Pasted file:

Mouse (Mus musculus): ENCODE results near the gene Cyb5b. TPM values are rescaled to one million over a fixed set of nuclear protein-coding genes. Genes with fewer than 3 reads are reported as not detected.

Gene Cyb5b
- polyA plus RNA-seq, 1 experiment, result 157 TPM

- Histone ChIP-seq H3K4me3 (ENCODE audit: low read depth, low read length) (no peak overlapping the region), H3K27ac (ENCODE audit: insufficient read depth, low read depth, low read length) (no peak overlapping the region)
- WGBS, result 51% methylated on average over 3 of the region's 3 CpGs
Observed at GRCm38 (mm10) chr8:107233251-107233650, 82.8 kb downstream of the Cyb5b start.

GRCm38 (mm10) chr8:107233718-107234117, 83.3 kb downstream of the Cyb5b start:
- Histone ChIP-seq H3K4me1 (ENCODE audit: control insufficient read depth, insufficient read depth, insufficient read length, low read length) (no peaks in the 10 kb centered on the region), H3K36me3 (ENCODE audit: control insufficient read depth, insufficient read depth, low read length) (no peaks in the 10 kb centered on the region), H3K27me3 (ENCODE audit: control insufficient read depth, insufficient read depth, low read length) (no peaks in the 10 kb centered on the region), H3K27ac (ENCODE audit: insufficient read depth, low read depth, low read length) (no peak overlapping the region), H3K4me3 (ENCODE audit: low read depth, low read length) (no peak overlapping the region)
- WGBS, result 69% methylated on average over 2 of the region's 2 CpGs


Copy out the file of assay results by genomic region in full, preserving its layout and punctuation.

Mouse (Mus musculus): ENCODE results near the gene Cyb5b. TPM values are rescaled to one million over a fixed set of nuclear protein-coding genes. Genes with fewer than 3 reads are reported as not detected.

Gene Cyb5b
- polyA plus RNA-seq, 1 experiment, result 157 TPM

- Histone ChIP-seq H3K4me3 (ENCODE audit: low read depth, low read length) (no peak overlapping the region), H3K27ac (ENCODE audit: insufficient read depth, low read depth, low read length) (no peak overlapping the region)
- WGBS, result 51% methylated on average over 3 of the region's 3 CpGs
Observed at GRCm38 (mm10) chr8:107233251-107233650, 82.8 kb downstream of the Cyb5b start.

GRCm38 (mm10) chr8:107233718-107234117, 83.3 kb downstream of the Cyb5b start:
- Histone ChIP-seq H3K4me1 (ENCODE audit: control insufficient read depth, insufficient read depth, insufficient read length, low read length) (no peaks in the 10 kb centered on the region), H3K36me3 (ENCODE audit: control insufficient read depth, insufficient read depth, low read length) (no peaks in the 10 kb centered on the region), H3K27me3 (ENCODE audit: control insufficient read depth, insufficient read depth, low read length) (no peaks in the 10 kb centered on the region), H3K27ac (ENCODE audit: insufficient read depth, low read depth, low read length) (no peak overlapping the region), H3K4me3 (ENCODE audit: low read depth, low read length) (no peak overlapping the region)
- WGBS, result 69% methylated on average over 2 of the region's 2 CpGs